There it was again--barely perceptible but unmistakable. After numerous takes, Jim Sloyan's voice had hit on the right combination of rhythm, tone and feeling, but there was still something not quite right.
On the playback, the word "coupe" sounded more like "coop-puh."
In the multimillion-dollar world of voice-over work, there is little room for even an extra breath. But thanks to hundreds of thousands of dollars worth of sound equipment, the tiny puff of air at the end of the word disappeared, leaving a seamless flow of glowing words about the Lexus car.
Sloyan, a man with a rich, graveled voice warmed by cigarette smoke, is one of the often nameless, faceless people in the business of selling with sound.
Although big-name stars like Michael Douglas and Jack Lemmon have lent their voices to national advertising campaigns, many of the people pitching coffee or sports cars are far from celebrities.
That doesn't mean star salaries aren't in order. Despite the lack of name or voice recognition, voice-over talent in national spots can earn seven figures a year.
The work can range from doing movie trailers to radio station identification to the legalese that must be read at the end of a car ad.
"Voice-over work is very clean and very fast and the money is very, very good," said agent Don Pitts, who has represented such recognizable vocal cords as Orson Welles, Charles Durning, Robert Stack and the late cartoon character maestro Mel Blanc.
These days, voice-over work is also very "natural." The days of hard sell and fast talk have given way to friendly chatter, subtle persuasion and sympathetic advice. Advertisers are looking for actors who can deliver these qualities believably.
"The new phase we're starting to see now is that they're looking for the real person. They're looking for somebody without a trained voice, pretty much like my neighbor or someone I work with," Pitts said.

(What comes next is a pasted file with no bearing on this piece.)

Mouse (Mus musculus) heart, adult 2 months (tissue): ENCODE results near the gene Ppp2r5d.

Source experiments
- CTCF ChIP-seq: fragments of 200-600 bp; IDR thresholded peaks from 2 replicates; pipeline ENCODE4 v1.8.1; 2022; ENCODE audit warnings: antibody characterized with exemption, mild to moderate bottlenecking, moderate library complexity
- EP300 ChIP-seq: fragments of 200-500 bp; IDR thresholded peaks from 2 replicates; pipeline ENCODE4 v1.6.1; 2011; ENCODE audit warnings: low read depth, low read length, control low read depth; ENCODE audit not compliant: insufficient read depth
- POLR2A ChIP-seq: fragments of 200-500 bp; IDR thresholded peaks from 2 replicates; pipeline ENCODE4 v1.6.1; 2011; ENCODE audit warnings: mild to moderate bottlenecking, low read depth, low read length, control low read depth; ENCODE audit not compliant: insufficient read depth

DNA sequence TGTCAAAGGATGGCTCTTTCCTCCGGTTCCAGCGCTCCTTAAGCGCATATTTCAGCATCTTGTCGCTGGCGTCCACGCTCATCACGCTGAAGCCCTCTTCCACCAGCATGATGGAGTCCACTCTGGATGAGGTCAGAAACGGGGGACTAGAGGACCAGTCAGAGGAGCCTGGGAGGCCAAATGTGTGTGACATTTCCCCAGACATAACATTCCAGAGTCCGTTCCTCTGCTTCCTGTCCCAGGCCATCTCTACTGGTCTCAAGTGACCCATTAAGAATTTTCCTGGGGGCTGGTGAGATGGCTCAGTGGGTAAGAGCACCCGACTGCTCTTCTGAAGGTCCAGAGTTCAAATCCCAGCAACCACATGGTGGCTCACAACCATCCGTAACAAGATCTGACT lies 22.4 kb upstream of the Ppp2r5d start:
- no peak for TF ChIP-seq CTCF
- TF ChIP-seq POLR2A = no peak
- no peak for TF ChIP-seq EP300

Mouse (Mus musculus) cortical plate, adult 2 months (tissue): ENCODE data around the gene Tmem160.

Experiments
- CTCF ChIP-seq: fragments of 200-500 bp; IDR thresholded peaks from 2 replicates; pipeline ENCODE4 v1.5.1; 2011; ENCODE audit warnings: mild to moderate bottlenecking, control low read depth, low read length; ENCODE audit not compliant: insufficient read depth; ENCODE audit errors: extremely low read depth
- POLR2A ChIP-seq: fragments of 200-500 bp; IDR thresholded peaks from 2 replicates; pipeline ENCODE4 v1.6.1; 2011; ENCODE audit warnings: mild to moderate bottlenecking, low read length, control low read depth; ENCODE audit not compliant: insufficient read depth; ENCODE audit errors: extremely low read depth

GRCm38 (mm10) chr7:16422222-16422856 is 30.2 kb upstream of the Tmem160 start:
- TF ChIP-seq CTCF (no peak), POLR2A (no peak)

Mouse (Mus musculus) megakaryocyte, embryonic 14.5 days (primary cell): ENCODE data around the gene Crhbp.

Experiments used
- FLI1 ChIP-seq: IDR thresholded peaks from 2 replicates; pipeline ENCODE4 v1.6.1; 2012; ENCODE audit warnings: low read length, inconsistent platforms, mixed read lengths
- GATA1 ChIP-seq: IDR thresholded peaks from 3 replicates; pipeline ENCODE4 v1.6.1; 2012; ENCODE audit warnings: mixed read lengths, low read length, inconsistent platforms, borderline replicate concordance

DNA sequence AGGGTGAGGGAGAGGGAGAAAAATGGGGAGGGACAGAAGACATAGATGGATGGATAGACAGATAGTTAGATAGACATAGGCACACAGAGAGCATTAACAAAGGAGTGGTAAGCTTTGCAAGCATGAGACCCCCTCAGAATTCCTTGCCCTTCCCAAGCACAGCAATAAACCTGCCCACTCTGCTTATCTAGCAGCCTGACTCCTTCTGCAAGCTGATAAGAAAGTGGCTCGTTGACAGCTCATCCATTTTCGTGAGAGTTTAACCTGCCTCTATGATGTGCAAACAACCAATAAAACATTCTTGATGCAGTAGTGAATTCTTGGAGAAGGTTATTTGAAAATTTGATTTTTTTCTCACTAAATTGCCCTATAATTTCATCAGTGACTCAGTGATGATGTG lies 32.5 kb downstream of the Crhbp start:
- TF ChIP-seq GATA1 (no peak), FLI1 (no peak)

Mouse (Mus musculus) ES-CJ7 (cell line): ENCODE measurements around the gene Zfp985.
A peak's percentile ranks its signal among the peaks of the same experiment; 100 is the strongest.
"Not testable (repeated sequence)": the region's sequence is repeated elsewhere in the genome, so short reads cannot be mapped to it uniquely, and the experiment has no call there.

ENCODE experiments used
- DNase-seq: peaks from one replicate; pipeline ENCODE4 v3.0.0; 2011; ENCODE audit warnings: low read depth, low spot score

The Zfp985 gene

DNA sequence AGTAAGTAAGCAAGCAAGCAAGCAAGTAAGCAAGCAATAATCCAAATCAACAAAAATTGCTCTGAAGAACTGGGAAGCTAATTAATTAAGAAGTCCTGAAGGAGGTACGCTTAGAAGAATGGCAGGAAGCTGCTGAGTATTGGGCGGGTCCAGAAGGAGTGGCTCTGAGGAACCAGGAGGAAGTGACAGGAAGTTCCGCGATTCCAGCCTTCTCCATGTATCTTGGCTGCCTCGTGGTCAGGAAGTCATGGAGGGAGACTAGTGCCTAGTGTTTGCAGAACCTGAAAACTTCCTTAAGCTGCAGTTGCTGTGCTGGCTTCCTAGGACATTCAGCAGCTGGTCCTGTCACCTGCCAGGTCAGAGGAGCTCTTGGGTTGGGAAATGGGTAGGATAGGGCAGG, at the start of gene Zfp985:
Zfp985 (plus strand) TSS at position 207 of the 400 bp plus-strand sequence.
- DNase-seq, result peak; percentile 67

"A lot of the real voices are people that we would not have signed five years ago because they were not professional enough or were most likely a name that nobody would recognize," he said. "What's important is how you read the copy. It just has to be believable."
Being natural is harder than it sounds and just tricky enough to elude even veteran actors, Pitts said.
Tom Bodet is a pioneer of the style he calls plain-spokenness, using his amiable down-home drawl to beckon people to Motel 6, where he promises to "leave the light on for you."
Bodet's appeal "was that I wasn't selling anything, the idea being that I'm more of a spokesman for the people who are buying than the people who are selling," he said. "I stand in the front of the mike and speak to my peers. . . . From the beginning it came from a plan of being sincere."
In a business where you often have only 20 seconds to persuade someone to buy a product, a little sincerity goes a long way.
"Most people think my voice is boring," said beer brewer Jim Koch, whose Boston Beer Co. radio ads use his slow, deliberate tones.
"One person asked if the commercials were recorded posthumously," he said. "I don't have a slick, exciting professional voice, but I believe I have more knowledge of my beer than anyone else. . . . I fundamentally believe people want reality. They don't want illusion really in advertising, they want the real person who believes" in the product.
Breaking into the business requires more than a neighborly sounding voice and a genuine belief in that great hardware store or headache medicine.
"Don't quit your day job," Bodet warns would-be voice-over talent. "Having a good voice doesn't mean anything. . . . I think this is one of those things in which there are a million ways to do it right and a million ways to do it wrong. You can build houses in Alaska for 10 years and fall into" the voice-over business.
Even those who are paid handsomely for their work often don't consider themselves first and foremost voice-over talent. Sloyan is an actor with everything from Shakespeare to "Star Trek" to his credit.
Mark Keller, whose may-I-help-you intonations adorn Bank of America and Chevrolet ads, is a composer who says his musical background and keen sense of timing help him match the rhythm of an ad.
Bodet, a former National Public Radio commentator, is a novelist and essayist who performs audio versions of his work with the same kindly, homespun tone.
But they concede a distinctive voice has its advantages. "Every once in a while, people will recognize the voice," Sloyan said. "When you're making reservations, people immediately get things done."